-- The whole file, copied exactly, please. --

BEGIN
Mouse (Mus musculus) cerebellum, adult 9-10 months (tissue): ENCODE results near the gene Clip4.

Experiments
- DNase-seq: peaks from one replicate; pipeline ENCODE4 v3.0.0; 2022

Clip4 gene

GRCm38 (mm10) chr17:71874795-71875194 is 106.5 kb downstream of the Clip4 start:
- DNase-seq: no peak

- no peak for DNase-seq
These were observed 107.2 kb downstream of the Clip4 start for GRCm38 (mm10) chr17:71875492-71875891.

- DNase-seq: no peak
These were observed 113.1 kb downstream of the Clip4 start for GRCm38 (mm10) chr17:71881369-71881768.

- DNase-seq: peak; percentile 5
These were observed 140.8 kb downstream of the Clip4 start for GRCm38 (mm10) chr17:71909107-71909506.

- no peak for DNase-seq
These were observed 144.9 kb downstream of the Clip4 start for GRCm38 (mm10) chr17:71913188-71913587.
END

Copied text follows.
Mouse (Mus musculus) cerebellum, adult 9-10 months (tissue): ENCODE results near the gene Clip4.

Experiments
- DNase-seq: peaks from one replicate; pipeline ENCODE4 v3.0.0; 2022

Clip4 gene

GRCm38 (mm10) chr17:71874795-71875194 is 106.5 kb downstream of the Clip4 start:
- DNase-seq: no peak

- no peak for DNase-seq
These were observed 107.2 kb downstream of the Clip4 start for GRCm38 (mm10) chr17:71875492-71875891.

- DNase-seq: no peak
These were observed 113.1 kb downstream of the Clip4 start for GRCm38 (mm10) chr17:71881369-71881768.

- DNase-seq: peak; percentile 5
These were observed 140.8 kb downstream of the Clip4 start for GRCm38 (mm10) chr17:71909107-71909506.

- no peak for DNase-seq
These were observed 144.9 kb downstream of the Clip4 start for GRCm38 (mm10) chr17:71913188-71913587.